Page Description

The following page is a two column layout with a global navigation. Page sections are identified with headers. The footer contains update information.

College of Health and Human Development

Home New Students Faculty/Staff Visitors Centers Student Support Contact Us Giving

Aging in the 21st Century

older couple walking along

The Interdisciplinary Program in Gerontology

It is a fact that as of January 2011, the baby boomers started to join the “senior” segment of the US population, as they turned 65, once again setting “change” in motion. They once were the hippies, peace loving demonstrators against racial discrimination and war, and the ones who stood for civil rights. Later on, they became the yuppies who stimulated the economy by buying and selling homes, creating a world-wide economic market as the Cold War came to an end.

It is hard to believe that this “trend setting generation” is once again setting in motion a change on American beliefs and values as we reexamine the delivery of social services, the production of goods, housing, health care, and how Americans view the aging process itself.

The Human life span has expanded tremendously in the last century or so. It is estimated that in 1900 there were approximately 3 million Americans who were 65 and older. Just a little over one hundred years later, according to the figures published by the US Census Bureau, the number of seniors age 65 and older is now 36.3 million which is about 12% of the total US population. This number also includes about 3.7 million foreign-born seniors, age 65 and older, who reside in the US. Given the current rate of growth, that number is expected to grow to 86.7 million by the year 2050. That will make up about 21% of the total US population.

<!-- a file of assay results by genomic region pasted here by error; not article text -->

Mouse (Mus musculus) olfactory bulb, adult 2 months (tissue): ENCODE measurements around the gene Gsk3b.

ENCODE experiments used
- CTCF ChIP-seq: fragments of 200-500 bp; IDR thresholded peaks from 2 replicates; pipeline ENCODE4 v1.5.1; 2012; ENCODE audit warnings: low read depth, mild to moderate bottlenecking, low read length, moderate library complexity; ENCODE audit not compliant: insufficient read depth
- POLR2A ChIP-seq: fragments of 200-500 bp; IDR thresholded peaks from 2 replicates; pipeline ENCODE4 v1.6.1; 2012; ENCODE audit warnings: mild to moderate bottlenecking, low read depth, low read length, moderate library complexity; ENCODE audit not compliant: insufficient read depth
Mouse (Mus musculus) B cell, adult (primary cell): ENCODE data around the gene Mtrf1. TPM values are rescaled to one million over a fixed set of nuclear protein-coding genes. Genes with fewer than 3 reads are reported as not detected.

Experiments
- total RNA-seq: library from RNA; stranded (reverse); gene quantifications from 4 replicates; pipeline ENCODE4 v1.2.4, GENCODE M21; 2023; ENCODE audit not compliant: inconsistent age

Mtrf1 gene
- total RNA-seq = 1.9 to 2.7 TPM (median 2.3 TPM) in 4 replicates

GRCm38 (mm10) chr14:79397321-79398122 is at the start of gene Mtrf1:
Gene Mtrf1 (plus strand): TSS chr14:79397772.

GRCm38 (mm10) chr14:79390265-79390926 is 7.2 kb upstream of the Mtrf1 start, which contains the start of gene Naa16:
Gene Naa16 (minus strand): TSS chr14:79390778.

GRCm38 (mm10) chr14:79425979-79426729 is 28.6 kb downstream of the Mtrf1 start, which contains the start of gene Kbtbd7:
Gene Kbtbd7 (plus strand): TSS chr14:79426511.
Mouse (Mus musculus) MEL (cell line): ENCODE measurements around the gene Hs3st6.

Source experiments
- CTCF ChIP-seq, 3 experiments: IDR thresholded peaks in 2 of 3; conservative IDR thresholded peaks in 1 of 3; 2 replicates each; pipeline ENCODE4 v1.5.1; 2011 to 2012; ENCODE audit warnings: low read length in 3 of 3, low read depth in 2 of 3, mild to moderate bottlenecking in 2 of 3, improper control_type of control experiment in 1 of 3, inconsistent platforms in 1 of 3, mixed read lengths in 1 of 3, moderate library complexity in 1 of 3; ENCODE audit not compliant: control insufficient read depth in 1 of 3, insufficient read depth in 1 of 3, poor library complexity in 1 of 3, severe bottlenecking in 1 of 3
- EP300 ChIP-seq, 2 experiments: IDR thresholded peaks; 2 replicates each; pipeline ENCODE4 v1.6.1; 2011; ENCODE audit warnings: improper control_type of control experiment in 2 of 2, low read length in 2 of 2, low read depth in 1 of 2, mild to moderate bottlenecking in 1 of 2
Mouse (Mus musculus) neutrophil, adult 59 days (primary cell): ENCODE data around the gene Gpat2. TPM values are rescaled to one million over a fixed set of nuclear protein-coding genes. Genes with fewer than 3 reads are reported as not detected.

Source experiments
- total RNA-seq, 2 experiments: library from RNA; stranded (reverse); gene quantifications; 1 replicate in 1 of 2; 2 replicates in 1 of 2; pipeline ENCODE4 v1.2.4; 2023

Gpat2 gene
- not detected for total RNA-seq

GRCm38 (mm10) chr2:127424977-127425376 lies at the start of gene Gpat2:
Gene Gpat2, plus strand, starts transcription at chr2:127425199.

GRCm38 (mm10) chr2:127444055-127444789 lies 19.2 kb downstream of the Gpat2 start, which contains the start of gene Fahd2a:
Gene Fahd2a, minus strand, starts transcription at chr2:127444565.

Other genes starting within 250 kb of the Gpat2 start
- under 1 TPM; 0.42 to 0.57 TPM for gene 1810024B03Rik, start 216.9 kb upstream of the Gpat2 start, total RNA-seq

man showing kids a photo album

This is why the field of Gerontology is ever evolving. Professionals from diverse backgrounds and multidisciplinary areas of study can specialize in the study of aging which makes them more competitive in the job market.

California State University, Northridge offers a 15 unit certificate program for people who have already obtained a bachelor’s degree in health and human services or a related field. This certificate also complements many graduate degree programs and can be taken concurrently with other graduate courses. For undergraduate students there is a 21 unit minor option which can be obtained concurrently with their bachelor’s degree.

For questions regarding the graduate Gerontology certificate program or the undergraduate minor, please contact Juan Oliva, Gerontology Program Advisor, at You can also visit us online at For questions regarding career and job opportunities in the field of Gerontology please visit:

- Juan Oliva
Family and Consumer Sciences Faculty
and Gerontology Program Advisor